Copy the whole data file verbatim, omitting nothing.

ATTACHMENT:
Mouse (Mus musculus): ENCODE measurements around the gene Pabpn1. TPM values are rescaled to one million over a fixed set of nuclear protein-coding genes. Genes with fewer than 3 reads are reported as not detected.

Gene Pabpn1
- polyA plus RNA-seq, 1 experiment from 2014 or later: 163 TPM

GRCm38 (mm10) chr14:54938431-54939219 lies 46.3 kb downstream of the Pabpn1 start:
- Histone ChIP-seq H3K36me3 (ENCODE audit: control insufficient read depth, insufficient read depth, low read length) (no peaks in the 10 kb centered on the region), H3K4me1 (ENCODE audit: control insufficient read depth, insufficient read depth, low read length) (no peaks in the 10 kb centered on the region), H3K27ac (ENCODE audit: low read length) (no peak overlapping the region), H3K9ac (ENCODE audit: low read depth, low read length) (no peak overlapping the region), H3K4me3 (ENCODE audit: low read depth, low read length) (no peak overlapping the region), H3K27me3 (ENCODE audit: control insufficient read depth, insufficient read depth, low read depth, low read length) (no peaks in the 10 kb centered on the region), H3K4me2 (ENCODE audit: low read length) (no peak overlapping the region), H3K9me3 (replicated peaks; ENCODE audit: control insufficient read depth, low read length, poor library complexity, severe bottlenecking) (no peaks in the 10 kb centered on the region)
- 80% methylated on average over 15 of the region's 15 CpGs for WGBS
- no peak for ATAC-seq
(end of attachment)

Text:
Mouse (Mus musculus): ENCODE measurements around the gene Pabpn1. TPM values are rescaled to one million over a fixed set of nuclear protein-coding genes. Genes with fewer than 3 reads are reported as not detected.

Gene Pabpn1
- polyA plus RNA-seq, 1 experiment from 2014 or later: 163 TPM

GRCm38 (mm10) chr14:54938431-54939219 lies 46.3 kb downstream of the Pabpn1 start:
- Histone ChIP-seq H3K36me3 (ENCODE audit: control insufficient read depth, insufficient read depth, low read length) (no peaks in the 10 kb centered on the region), H3K4me1 (ENCODE audit: control insufficient read depth, insufficient read depth, low read length) (no peaks in the 10 kb centered on the region), H3K27ac (ENCODE audit: low read length) (no peak overlapping the region), H3K9ac (ENCODE audit: low read depth, low read length) (no peak overlapping the region), H3K4me3 (ENCODE audit: low read depth, low read length) (no peak overlapping the region), H3K27me3 (ENCODE audit: control insufficient read depth, insufficient read depth, low read depth, low read length) (no peaks in the 10 kb centered on the region), H3K4me2 (ENCODE audit: low read length) (no peak overlapping the region), H3K9me3 (replicated peaks; ENCODE audit: control insufficient read depth, low read length, poor library complexity, severe bottlenecking) (no peaks in the 10 kb centered on the region)
- 80% methylated on average over 15 of the region's 15 CpGs for WGBS
- no peak for ATAC-seq